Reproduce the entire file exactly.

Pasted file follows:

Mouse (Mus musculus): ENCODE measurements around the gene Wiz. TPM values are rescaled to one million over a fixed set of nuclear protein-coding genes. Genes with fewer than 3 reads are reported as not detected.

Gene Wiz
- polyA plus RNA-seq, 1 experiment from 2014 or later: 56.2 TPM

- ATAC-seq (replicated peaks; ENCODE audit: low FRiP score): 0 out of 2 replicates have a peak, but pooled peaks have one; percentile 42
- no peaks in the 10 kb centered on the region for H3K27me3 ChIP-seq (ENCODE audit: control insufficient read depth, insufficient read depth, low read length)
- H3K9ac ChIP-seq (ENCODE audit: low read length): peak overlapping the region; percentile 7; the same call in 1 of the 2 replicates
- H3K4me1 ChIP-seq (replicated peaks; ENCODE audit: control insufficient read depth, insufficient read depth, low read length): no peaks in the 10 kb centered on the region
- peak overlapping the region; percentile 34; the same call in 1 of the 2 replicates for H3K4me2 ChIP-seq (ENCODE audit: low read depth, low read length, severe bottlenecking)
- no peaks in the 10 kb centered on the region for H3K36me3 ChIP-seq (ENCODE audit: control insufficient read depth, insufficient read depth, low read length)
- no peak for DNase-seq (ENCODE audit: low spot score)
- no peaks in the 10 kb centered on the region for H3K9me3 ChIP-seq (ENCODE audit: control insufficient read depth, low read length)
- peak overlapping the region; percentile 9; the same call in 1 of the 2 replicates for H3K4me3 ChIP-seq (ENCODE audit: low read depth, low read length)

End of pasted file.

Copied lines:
Mouse (Mus musculus): ENCODE measurements around the gene Wiz. TPM values are rescaled to one million over a fixed set of nuclear protein-coding genes. Genes with fewer than 3 reads are reported as not detected.

Gene Wiz
- polyA plus RNA-seq, 1 experiment from 2014 or later: 56.2 TPM

- ATAC-seq (replicated peaks; ENCODE audit: low FRiP score): 0 out of 2 replicates have a peak, but pooled peaks have one; percentile 42
- no peaks in the 10 kb centered on the region for H3K27me3 ChIP-seq (ENCODE audit: control insufficient read depth, insufficient read depth, low read length)
- H3K9ac ChIP-seq (ENCODE audit: low read length): peak overlapping the region; percentile 7; the same call in 1 of the 2 replicates
- H3K4me1 ChIP-seq (replicated peaks; ENCODE audit: control insufficient read depth, insufficient read depth, low read length): no peaks in the 10 kb centered on the region
- peak overlapping the region; percentile 34; the same call in 1 of the 2 replicates for H3K4me2 ChIP-seq (ENCODE audit: low read depth, low read length, severe bottlenecking)
- no peaks in the 10 kb centered on the region for H3K36me3 ChIP-seq (ENCODE audit: control insufficient read depth, insufficient read depth, low read length)
- no peak for DNase-seq (ENCODE audit: low spot score)
- no peaks in the 10 kb centered on the region for H3K9me3 ChIP-seq (ENCODE audit: control insufficient read depth, low read length)
- peak overlapping the region; percentile 9; the same call in 1 of the 2 replicates for H3K4me3 ChIP-seq (ENCODE audit: low read depth, low read length)